Pig farming has several advantages including quick herb multiplication and rapid investment turnover with minimal expenditure on building and equipment. In Kenya, there is a well paying pork processing and hotel industry that produces bacon, ham, sausages and lard. Pork has a relatively higher energy value and is rich in vitamin B1, B2 and Niacin. Pig fat has also found industrial use in chicken feed, soap and paints manufacture. Pig manure can be used as fertiliser in agriculture and fish ponds.
When properly reared and bred, a sow (female pig) can give birth to up to 12 piglets and they can do this for up to two times a year. Pigs grow fast and can be served at eight months old. In other words; with just one sow you can quickly establish a farm within one year.
Selection of your breeding stock is of utmost importance as this will determine the survival rate of your litter.
Selection of the breeding Gilt
Gilts are female pigs that have not been bred; after giving birth they are called sows. When selecting gilts for breeding check for reproductive traits because your business will be hinged on getting larger litters (collective term for a batch piglets produced by a single sow). The best time to select gilts is at weaning based on their growth rate, alertness, strong legs in addition to good body conformity.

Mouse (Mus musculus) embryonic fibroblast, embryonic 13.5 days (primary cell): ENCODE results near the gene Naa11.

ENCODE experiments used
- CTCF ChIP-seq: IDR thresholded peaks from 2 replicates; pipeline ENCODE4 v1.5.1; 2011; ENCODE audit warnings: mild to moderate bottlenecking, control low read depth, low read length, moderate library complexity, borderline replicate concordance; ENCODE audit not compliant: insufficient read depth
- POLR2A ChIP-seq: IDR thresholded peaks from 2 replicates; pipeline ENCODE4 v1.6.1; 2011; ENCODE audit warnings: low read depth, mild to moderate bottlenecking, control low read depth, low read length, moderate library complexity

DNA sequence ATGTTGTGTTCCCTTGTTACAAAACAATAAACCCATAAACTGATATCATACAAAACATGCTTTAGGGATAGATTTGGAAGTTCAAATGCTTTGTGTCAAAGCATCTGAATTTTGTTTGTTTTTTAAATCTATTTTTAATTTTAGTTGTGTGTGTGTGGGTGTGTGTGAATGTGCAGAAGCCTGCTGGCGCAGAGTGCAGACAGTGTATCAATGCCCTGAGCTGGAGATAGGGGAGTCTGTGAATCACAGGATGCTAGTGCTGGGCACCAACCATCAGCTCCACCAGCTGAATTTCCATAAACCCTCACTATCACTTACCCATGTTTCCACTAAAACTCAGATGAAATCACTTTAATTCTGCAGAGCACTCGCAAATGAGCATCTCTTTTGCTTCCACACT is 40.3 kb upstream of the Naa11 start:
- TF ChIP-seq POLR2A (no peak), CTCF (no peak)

Gilts should have a six or seven pairs of evenly distributed teats; this will ensure a larger size of the litter. Gilts with supernumerary teats (extra teats normally not well developed) should be rejected as this is not a good genetic trait for a breeding sow. Historical background of the gilt should be checked as an indicator of the genetic potential of the gilt.
The gilts mother should have been a good mother – it should at least on average have produced nine piglets per litter with the first farrowing (giving birth in pigs) happening at 12 months and thereafter a farrowing interval of seven months.
Selecting the Boar:
Boar is a male pig; though applicable, artificial insemination in pigs is not so widely used therefore boars are widely used in pig breeding. It is important to select a boar that will ensure you have superior offsprings on your farm. When selecting a boar for breeding, like with the gilt selection; do a thorough historical background check to ensure that he is from a good mother. It must have six pairs of rudimentary teats as this trait is genetically inherited and will be passed on to his gilts.